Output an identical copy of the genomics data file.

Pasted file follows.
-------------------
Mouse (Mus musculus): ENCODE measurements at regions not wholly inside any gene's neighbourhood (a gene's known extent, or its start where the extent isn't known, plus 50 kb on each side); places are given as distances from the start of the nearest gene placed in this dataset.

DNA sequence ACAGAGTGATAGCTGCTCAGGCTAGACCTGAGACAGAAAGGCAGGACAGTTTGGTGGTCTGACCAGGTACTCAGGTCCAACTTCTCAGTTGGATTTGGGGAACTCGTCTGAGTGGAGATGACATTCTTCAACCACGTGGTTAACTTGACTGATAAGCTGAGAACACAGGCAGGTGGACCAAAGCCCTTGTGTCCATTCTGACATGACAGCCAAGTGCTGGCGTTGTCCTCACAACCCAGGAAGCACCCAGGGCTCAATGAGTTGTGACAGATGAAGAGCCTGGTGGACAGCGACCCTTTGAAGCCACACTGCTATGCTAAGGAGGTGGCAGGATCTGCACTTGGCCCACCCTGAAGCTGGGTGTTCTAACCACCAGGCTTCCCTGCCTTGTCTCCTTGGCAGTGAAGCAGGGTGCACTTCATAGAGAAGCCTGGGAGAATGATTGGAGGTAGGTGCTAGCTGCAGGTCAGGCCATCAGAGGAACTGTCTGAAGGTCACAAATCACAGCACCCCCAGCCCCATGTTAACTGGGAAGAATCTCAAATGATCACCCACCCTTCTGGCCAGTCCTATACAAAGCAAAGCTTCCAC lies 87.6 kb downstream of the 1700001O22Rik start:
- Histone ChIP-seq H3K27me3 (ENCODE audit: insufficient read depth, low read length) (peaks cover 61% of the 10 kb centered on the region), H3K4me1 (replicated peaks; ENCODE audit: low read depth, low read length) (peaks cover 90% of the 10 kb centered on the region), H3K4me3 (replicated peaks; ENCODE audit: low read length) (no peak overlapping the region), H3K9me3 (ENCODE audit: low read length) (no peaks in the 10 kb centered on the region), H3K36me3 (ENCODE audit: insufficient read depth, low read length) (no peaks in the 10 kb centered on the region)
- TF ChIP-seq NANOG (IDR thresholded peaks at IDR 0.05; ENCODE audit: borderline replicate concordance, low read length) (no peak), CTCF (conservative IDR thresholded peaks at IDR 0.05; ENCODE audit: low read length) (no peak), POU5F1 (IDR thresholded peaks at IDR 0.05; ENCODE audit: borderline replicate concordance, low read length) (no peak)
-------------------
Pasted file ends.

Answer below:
Mouse (Mus musculus): ENCODE measurements at regions not wholly inside any gene's neighbourhood (a gene's known extent, or its start where the extent isn't known, plus 50 kb on each side); places are given as distances from the start of the nearest gene placed in this dataset.

DNA sequence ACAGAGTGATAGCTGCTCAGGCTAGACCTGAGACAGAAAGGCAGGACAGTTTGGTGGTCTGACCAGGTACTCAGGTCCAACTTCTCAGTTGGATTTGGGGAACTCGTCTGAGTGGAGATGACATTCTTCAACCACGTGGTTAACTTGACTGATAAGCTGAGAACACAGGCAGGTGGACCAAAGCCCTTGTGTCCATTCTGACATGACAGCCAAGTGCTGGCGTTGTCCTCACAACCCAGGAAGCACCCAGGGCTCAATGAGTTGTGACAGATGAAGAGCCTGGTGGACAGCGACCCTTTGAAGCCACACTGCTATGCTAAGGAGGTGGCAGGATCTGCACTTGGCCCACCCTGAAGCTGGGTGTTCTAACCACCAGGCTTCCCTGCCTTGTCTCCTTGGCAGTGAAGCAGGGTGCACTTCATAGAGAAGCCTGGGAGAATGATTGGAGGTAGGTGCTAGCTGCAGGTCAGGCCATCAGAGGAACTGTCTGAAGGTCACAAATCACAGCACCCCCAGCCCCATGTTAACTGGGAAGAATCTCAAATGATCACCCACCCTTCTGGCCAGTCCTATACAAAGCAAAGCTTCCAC lies 87.6 kb downstream of the 1700001O22Rik start:
- Histone ChIP-seq H3K27me3 (ENCODE audit: insufficient read depth, low read length) (peaks cover 61% of the 10 kb centered on the region), H3K4me1 (replicated peaks; ENCODE audit: low read depth, low read length) (peaks cover 90% of the 10 kb centered on the region), H3K4me3 (replicated peaks; ENCODE audit: low read length) (no peak overlapping the region), H3K9me3 (ENCODE audit: low read length) (no peaks in the 10 kb centered on the region), H3K36me3 (ENCODE audit: insufficient read depth, low read length) (no peaks in the 10 kb centered on the region)
- TF ChIP-seq NANOG (IDR thresholded peaks at IDR 0.05; ENCODE audit: borderline replicate concordance, low read length) (no peak), CTCF (conservative IDR thresholded peaks at IDR 0.05; ENCODE audit: low read length) (no peak), POU5F1 (IDR thresholded peaks at IDR 0.05; ENCODE audit: borderline replicate concordance, low read length) (no peak)